A good friend said so very generously that this is the “most beautiful blog on the net.” I know he’s totally exaggerating, but it pleases me nevertheless because this blog is about taking note of blessings and seeking to live life fully. For me, that entails recognizing and cherishing beauty.

In this season–the same one in which I started this blog a year ago–I often find myself looking out through the windows into the light and color in our garden. Outside, a few fruits are ripening on the dwarf lemon tree. The Japanese maples are flourishing. The hydrangea, alyssum, and lobelia are in full bloom. As the garden matures outdoors, so I hope that Blissful Begonia’s roots will grow deeper and that it will bloom as I continue to blog.

Thank you for a Blissful year of blogging! Let’s hope for many more. 🙂

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Japanese maple

In The Man Who Planted Trees, a solitary shepherd brings life and hope to a desolate region by planting a hundred acorns a day for thirty years. This beautiful, inspiring short film is available online, and I invite you to take half an hour to watch it.

It may inspire you to plant a tree yourself in some corner of the world:

– In the Atlantic Forest of South America, through the Nature Conservancy’s Plant a Billion Trees campaign

– Or in Kenya and throughout Africa, through Nobel Prize laureate Wangari Maathai’s organization, The Green Belt Movement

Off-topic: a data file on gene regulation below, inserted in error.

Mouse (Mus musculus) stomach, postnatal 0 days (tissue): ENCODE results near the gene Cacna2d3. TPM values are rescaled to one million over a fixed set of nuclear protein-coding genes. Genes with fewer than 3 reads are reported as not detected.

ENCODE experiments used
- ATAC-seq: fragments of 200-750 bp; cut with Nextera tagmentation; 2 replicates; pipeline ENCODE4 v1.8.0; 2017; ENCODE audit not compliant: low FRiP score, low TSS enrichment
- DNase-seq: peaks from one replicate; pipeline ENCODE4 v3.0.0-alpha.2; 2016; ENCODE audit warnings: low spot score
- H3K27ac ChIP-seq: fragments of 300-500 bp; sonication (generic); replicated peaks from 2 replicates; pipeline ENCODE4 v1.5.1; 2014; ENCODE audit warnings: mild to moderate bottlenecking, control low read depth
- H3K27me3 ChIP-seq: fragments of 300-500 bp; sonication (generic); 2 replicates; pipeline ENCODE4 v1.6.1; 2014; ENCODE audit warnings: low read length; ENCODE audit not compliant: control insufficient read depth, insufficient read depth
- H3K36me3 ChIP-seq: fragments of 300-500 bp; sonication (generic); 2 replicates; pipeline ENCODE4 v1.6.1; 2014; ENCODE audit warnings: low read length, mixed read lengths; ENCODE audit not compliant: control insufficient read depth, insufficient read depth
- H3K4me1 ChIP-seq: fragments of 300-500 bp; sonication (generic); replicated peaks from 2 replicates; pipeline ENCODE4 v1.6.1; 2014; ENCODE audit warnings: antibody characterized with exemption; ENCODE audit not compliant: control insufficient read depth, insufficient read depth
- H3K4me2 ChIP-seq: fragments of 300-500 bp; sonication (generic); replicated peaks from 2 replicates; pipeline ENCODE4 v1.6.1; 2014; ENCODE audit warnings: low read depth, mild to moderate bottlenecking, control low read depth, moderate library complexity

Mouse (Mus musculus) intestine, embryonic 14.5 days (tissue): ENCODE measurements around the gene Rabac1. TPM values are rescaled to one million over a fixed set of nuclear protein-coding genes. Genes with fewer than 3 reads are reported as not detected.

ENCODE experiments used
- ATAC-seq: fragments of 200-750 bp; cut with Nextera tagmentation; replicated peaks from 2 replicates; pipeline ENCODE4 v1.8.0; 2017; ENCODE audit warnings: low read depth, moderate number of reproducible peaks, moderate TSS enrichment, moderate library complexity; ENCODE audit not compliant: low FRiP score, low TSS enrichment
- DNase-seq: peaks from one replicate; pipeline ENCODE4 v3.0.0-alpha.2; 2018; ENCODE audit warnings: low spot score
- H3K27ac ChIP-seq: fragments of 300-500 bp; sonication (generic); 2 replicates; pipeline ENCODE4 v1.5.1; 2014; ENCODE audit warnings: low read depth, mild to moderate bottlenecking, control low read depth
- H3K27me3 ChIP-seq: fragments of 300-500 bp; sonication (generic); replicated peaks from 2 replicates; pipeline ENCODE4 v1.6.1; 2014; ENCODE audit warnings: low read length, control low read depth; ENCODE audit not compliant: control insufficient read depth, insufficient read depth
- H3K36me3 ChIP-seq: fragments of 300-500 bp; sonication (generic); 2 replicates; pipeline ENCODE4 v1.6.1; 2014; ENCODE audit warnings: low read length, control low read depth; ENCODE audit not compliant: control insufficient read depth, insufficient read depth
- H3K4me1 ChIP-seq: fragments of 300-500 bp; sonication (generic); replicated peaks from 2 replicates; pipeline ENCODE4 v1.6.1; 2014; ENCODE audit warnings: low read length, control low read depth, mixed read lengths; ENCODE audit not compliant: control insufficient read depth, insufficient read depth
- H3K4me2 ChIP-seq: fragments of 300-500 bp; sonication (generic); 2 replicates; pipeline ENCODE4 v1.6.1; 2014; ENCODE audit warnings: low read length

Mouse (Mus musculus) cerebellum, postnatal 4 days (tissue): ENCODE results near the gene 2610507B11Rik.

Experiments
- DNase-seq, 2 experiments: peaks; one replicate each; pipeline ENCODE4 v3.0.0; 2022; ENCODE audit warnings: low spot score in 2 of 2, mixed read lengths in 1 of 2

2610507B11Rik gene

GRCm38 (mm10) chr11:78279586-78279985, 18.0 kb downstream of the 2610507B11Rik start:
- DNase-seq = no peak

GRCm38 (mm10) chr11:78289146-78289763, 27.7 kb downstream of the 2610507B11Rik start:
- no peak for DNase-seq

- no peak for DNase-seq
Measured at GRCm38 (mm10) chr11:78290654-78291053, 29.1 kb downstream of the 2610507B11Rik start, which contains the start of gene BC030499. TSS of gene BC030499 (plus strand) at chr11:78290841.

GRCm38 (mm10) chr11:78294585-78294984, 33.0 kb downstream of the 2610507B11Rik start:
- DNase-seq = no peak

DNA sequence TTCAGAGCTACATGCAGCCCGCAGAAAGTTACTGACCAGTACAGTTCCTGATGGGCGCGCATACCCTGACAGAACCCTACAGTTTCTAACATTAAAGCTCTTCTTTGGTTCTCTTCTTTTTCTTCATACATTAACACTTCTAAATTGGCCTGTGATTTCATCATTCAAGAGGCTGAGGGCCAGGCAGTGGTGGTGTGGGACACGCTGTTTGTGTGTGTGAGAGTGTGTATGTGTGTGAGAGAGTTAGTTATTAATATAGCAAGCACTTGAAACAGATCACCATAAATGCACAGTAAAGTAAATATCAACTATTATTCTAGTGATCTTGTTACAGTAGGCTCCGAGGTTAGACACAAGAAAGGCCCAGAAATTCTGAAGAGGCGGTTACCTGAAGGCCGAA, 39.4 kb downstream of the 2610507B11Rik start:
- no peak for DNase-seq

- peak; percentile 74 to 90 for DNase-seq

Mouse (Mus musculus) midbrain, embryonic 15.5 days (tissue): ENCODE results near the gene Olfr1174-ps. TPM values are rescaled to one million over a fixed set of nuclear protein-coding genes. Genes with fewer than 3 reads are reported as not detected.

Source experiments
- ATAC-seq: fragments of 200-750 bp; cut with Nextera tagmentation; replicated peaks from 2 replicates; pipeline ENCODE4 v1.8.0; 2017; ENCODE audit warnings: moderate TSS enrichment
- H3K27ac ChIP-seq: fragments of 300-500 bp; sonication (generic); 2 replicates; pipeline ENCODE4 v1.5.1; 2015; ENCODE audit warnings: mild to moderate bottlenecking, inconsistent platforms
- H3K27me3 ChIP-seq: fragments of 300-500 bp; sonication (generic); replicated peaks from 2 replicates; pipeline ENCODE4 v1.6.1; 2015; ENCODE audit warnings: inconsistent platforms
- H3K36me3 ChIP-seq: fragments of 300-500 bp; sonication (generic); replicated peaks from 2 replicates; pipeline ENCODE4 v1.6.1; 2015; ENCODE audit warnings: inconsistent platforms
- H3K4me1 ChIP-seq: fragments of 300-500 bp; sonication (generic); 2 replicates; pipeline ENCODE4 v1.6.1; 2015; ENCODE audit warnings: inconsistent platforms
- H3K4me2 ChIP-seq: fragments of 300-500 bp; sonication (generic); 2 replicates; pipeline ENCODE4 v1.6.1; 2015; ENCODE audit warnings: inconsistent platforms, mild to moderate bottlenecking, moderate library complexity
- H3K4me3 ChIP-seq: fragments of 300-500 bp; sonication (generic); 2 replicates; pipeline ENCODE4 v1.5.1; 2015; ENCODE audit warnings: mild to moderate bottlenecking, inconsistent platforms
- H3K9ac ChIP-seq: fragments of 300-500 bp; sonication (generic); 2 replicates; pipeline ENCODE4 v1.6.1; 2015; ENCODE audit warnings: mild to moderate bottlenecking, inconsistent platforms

The Greenbelt Movement

– Or in urban Los Angeles, CA, through the TreePeople‘s effort to plant a million trees.

TreePeople

Or you may want to reduce your paper usage by opting out of unwanted catalogs. I recommend Catalog Choice’s free service, which allows you to choose specific catalogs you want to decline. You know the ones you didn’t even sign up for but somehow receive? The ones you never look at anyway? It only takes a minute or two to decline them and save printing, shipping, and disposal costs.

Catalog Choice

Check out what others are doing, and consider sharing your own Earth Day story on Google’s Earth Day map.

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Pairs: Cut + Paste

Cut + Paste
Cut.

collage journaling
Paste.

Life isn’t about finding yourself. Life is about creating yourself.
– George Bernard Shaw

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Pairs: Orange + Green

For the next few days, I’ll be posting a series of photographs linked by color combination, theme, or subject matter. I hope you’ll enjoy. Here’s the first pair: Orange + Green

salad
Carrots, cucumbers, and mini bell peppers on a bed of lettuce. Lemon juice + olive oil dressing, of course.

furoshiki
Furoshiki: a traditional Japanese wrapping cloth. Inside, a lunch box packed with cucumber rolls.